My pre/pro does indeed sound a little better than the receiver's processor section, including when I tried connecting it to the receiver's 5.1 input (thus taking my main system's superior amps and speakers out of the equation). I believe the reason why is mainly because it has better analog circuitry aft the DACs. I'm sure having a power transformer/supply meant for one purpose only doesn't hurt either, plus it has some useful features that the receiver lacks; analog domain bass management and speaker level trim at its 5.1 input (not bad for a pre/pro designed years before SACD/DVD-A/DTS DVD even existed ), the option of turning Dolby Digital Dialog Normalization off, and some DSPs that work very well with stereo music (better than PLII Music, IMO).

    Of course, if I had to do it over again, I would buy a receiver and set up my stereo in a dedicated room. I could easily live with my receiver as my main system and be quite happy (even for stereo) but since I already have better stuff...
    Last edited by Slosh; 06-18-2004 at 03:39 AM.
    Originally Posted by Troy: She has that same kind of cleft-pallet, slightly retarded way of singing that so many other people find endearing.


  4. #4
    Sgt. At Arms Worf101's Avatar
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    Value, value, value...

    If I can get a world class speaker or piece of equipment used and relatively cheap, then I get it. But mostly I do the best my budget and space allows. I'd loved to have a 2 Channel room with separates and all the speakers I lust after arrayed along the far wall, but I ain't got it like that soooo... I get by with a good if not great HT receiver in the living room and lesser system in the bedroom and enjoy as much as I can as best I can....

    Simple as that...

    Da Worfster

  5. #5
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    Quote Originally Posted by Slosh
    My main system is separates-based but only because I already had a good existing stereo system that I didn't want to "waste" when I decided to add h/t to it in '96/97. I have a much less pricey receiver-based system in my bedroom.

    My pre/pro does indeed sound a little better than the receiver's processor section, including when I tried connecting it to the receiver's 5.1 input (thus taking my main system's superior amps and speakers out of the equation). I believe the reason why is mainly because it has better analog circuitry aft the DACs. I'm sure having a power transformer/supply meant for one purpose only doesn't hurt either, plus it has some useful features that the receiver lacks; analog domain bass management and speaker level trim at its 5.1 input (not bad for a pre/pro designed years before SACD/DVD-A/DTS DVD even existed ), the option of turning Dolby Digital Dialog Normalization off, and some DSPs that work very well with stereo music (better than PLII Music, IMO).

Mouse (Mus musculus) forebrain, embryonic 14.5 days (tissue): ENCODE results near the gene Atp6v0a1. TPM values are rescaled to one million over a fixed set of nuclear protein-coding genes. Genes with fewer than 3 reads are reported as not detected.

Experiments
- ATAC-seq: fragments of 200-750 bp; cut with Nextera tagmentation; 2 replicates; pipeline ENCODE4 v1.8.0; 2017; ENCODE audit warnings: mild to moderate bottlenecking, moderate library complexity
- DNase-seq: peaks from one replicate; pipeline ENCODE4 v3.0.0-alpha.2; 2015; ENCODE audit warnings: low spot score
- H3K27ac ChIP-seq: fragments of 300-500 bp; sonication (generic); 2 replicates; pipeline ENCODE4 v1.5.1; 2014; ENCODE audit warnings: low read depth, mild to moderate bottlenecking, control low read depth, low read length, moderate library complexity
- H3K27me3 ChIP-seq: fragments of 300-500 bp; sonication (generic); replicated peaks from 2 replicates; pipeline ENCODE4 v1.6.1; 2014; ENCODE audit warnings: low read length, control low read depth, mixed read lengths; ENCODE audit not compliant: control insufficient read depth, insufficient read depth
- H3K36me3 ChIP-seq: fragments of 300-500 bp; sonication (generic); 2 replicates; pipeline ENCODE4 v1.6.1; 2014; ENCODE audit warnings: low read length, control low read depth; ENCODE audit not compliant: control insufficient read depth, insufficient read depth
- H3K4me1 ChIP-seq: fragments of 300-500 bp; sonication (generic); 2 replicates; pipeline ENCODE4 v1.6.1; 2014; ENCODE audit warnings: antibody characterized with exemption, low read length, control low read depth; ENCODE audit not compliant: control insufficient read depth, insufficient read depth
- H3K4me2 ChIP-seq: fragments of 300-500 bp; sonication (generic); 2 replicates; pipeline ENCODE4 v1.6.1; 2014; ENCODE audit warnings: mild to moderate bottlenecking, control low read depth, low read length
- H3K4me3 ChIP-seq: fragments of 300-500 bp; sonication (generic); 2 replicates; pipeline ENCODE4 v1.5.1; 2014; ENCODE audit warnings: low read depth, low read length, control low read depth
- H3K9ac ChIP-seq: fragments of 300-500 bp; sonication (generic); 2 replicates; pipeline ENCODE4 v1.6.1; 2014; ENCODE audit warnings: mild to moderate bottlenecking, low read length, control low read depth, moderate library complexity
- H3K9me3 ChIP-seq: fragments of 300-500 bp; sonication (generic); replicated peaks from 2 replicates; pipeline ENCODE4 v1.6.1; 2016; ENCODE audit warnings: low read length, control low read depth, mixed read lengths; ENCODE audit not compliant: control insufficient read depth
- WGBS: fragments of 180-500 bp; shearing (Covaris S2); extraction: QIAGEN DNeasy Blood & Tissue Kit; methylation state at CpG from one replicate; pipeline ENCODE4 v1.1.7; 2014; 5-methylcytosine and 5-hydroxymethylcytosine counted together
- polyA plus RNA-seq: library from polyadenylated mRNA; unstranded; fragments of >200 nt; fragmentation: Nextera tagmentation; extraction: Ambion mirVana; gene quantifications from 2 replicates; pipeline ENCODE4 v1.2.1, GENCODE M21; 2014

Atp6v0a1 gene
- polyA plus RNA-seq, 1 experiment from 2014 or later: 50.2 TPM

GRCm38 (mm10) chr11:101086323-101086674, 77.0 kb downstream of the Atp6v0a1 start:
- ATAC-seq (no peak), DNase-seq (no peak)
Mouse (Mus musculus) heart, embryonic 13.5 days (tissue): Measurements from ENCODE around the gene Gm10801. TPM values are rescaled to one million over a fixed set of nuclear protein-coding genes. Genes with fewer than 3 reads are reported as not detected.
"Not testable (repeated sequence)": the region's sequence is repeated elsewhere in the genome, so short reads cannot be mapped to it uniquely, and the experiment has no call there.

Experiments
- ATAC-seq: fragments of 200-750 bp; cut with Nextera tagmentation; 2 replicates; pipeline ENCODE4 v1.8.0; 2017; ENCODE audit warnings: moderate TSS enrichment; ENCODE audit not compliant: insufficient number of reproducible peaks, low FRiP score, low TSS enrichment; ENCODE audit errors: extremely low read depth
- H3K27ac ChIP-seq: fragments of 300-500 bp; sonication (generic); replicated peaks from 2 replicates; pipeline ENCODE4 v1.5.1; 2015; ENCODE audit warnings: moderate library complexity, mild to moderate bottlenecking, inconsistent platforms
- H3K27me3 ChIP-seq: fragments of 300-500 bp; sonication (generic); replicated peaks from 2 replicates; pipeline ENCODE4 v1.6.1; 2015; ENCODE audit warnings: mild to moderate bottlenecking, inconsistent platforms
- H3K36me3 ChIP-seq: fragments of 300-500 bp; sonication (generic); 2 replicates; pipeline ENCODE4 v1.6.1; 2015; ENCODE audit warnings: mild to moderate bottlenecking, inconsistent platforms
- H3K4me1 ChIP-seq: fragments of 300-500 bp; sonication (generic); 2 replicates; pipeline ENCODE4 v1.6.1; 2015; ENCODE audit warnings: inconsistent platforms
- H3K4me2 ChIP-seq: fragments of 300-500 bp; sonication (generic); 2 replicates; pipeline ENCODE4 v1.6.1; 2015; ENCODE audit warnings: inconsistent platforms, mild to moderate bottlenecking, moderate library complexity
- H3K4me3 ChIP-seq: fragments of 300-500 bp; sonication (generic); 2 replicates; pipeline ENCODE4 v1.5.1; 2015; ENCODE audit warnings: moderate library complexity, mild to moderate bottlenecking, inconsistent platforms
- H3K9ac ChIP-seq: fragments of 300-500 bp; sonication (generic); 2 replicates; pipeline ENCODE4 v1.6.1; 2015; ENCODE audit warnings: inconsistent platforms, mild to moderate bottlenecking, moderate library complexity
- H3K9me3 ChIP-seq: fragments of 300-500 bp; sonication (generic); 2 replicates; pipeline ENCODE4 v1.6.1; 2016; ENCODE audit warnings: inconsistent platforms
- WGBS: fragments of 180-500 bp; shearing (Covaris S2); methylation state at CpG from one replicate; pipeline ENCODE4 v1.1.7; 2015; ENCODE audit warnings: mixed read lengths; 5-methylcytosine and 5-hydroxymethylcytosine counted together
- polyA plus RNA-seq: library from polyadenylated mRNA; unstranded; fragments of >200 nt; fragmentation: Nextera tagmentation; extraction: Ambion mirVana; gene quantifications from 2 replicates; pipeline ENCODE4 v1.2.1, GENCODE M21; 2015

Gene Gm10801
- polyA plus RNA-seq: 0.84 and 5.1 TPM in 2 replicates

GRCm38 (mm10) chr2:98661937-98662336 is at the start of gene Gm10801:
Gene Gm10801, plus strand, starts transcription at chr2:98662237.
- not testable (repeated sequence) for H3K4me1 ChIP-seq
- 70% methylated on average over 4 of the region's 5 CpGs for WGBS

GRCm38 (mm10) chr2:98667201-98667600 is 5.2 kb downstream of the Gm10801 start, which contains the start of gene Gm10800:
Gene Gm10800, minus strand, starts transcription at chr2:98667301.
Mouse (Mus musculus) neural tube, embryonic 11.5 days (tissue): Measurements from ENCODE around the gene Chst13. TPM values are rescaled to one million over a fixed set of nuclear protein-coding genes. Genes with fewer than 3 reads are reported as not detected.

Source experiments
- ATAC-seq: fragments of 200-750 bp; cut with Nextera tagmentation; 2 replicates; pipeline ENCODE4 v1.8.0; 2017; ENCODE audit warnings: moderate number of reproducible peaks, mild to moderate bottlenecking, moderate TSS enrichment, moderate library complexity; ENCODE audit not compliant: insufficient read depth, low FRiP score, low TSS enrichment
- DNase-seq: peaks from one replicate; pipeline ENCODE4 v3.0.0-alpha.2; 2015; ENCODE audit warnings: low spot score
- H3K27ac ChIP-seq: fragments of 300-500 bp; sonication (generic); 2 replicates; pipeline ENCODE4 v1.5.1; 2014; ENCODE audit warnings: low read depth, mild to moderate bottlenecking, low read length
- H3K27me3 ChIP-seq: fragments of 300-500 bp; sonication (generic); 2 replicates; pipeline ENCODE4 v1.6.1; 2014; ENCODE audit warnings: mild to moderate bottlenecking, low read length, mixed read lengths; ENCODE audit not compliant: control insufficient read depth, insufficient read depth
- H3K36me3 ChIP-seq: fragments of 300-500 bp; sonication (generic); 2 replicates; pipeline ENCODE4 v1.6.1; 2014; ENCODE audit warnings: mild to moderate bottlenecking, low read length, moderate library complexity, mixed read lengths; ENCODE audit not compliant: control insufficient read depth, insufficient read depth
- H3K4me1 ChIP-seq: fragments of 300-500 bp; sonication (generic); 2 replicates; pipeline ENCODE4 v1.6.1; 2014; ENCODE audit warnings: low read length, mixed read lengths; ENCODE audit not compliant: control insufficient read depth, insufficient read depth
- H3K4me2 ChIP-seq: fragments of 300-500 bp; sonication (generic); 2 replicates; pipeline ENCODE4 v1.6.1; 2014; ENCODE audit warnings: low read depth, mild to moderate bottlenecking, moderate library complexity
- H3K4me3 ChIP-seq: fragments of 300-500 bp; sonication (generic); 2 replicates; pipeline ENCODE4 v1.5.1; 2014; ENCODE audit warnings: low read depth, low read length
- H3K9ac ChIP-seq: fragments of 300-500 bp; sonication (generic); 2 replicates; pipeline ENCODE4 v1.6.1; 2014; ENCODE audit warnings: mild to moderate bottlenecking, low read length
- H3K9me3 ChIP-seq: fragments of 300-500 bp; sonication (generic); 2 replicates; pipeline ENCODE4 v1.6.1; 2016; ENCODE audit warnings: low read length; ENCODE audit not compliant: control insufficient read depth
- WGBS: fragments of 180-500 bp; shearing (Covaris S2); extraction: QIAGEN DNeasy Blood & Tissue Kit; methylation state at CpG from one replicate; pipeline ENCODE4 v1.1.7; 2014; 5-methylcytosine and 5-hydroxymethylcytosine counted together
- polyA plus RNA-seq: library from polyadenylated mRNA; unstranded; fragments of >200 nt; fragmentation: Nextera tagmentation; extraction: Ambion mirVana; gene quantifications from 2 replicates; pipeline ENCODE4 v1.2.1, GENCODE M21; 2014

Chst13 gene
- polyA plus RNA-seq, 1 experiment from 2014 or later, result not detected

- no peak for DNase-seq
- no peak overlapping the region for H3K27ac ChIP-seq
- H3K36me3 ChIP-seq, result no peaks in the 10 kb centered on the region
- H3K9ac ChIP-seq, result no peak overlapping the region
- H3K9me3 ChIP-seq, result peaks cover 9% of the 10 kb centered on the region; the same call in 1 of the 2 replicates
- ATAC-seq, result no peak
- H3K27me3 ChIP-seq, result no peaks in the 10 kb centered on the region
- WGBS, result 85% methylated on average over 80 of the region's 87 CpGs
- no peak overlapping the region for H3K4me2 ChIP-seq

Of course, if I had to do it over again, I would buy a receiver and set up my stereo in a dedicated room. I could easily live with my receiver as my main system and be quite happy (even for stereo) but since I already have better stuff...
    Slosh,

    The pre/pro you're referring to wouldn't happen to be the Denon AVD-2000, would it?

    Q

  6. #6
    Indifferentist Slosh's Avatar
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    Quote Originally Posted by Quagmire
    Slosh,

    The pre/pro you're referring to wouldn't happen to be the Denon AVD-2000, would it?

    Q

    You know it, Q! A Pioneer Elite DV-45A supplies DTS/SACD/DVD-A and works wonderfully with the Denon. I only wish the Denon would allow for full-range surrounds and would let you store DD dialog norm. in the off setting (but I set up a macro on my remote to handle this).

    As an aside, I also have a Sony EP9ES in storage and decided to pull it out and try it with my relatively cheap bedroom system's receiver (a Marantz SR-5200). Well, the Sony is built well and does sound good but the receiver's own processor section sounds better to me (except for the Sony's lower noise-floor). This is not the case when I tried the AVD-2000 in this system.
    Originally Posted by Troy: She has that same kind of cleft-pallet, slightly retarded way of singing that so many other people find endearing.


  7. #7
    Forum Regular gonefishin's Avatar
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    Hi nick4433,

    I really think that snobbish advice is defined as much by the person receiving the advice, as the person giving it.

    Chances are...if a person doesn't like the advice another person giving...and the persons advice involves a product that cost more money. They are looked at as a snob. That is...until the first person now recommends a product which costs the same amount. Now he views himself as a genius for finding the limits of diminishing returns.

    screw'em all I say!


    have a good day
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    enjoy the music!

  8. #8
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    I find the solution to be rather simple, especially if you have (or develop) a taste for acoustic (non-amplified) music and this includes vocals. Then you simply attend a lot of recitals. Your ears WILL remember the real sound of real music very well. Then you listen to audio gear playing the same music and you will know if the piece(s) in question meet your gold standard. Nothing could be simpler.

    Am I a snob? Heck, no. I bought custom Futtermans from Julius when tube amps were totally out of vogue. Still got 'em, and they rock the real sounds. But if you don't know what the real sounds are, then you will wind up with something that everybody else is raving about.... and "what everybody else is raving about" changes week to week.

    Its like being out in a boat on a large lake or open water: You gotta have your own compass.........